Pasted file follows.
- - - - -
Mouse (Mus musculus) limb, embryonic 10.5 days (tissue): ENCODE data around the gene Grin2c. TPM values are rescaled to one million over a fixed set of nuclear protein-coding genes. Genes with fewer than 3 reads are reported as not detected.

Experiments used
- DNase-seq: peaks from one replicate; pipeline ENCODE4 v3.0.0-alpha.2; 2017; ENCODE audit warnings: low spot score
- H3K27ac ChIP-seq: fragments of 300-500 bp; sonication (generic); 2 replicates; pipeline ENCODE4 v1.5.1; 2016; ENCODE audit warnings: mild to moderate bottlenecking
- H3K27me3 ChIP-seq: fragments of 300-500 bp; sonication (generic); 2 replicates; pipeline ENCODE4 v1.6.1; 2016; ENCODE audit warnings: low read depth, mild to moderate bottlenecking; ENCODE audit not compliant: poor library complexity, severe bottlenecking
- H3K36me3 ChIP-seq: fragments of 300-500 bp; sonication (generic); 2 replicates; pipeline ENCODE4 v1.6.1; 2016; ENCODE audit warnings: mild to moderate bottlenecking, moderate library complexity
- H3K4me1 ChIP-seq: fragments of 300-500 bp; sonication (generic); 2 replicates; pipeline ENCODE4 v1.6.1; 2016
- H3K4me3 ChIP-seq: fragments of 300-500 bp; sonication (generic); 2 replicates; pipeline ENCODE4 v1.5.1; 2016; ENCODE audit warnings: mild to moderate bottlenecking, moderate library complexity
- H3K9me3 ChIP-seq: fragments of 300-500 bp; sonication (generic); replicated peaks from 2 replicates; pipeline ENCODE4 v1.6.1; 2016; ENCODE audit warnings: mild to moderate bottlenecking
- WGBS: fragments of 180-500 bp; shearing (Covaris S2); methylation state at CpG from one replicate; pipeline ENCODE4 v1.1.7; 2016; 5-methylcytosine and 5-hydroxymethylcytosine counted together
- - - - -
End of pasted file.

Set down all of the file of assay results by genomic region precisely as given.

Mouse (Mus musculus) limb, embryonic 10.5 days (tissue): ENCODE data around the gene Grin2c. TPM values are rescaled to one million over a fixed set of nuclear protein-coding genes. Genes with fewer than 3 reads are reported as not detected.

Experiments used
- DNase-seq: peaks from one replicate; pipeline ENCODE4 v3.0.0-alpha.2; 2017; ENCODE audit warnings: low spot score
- H3K27ac ChIP-seq: fragments of 300-500 bp; sonication (generic); 2 replicates; pipeline ENCODE4 v1.5.1; 2016; ENCODE audit warnings: mild to moderate bottlenecking
- H3K27me3 ChIP-seq: fragments of 300-500 bp; sonication (generic); 2 replicates; pipeline ENCODE4 v1.6.1; 2016; ENCODE audit warnings: low read depth, mild to moderate bottlenecking; ENCODE audit not compliant: poor library complexity, severe bottlenecking
- H3K36me3 ChIP-seq: fragments of 300-500 bp; sonication (generic); 2 replicates; pipeline ENCODE4 v1.6.1; 2016; ENCODE audit warnings: mild to moderate bottlenecking, moderate library complexity
- H3K4me1 ChIP-seq: fragments of 300-500 bp; sonication (generic); 2 replicates; pipeline ENCODE4 v1.6.1; 2016
- H3K4me3 ChIP-seq: fragments of 300-500 bp; sonication (generic); 2 replicates; pipeline ENCODE4 v1.5.1; 2016; ENCODE audit warnings: mild to moderate bottlenecking, moderate library complexity
- H3K9me3 ChIP-seq: fragments of 300-500 bp; sonication (generic); replicated peaks from 2 replicates; pipeline ENCODE4 v1.6.1; 2016; ENCODE audit warnings: mild to moderate bottlenecking
- WGBS: fragments of 180-500 bp; shearing (Covaris S2); methylation state at CpG from one replicate; pipeline ENCODE4 v1.1.7; 2016; 5-methylcytosine and 5-hydroxymethylcytosine counted together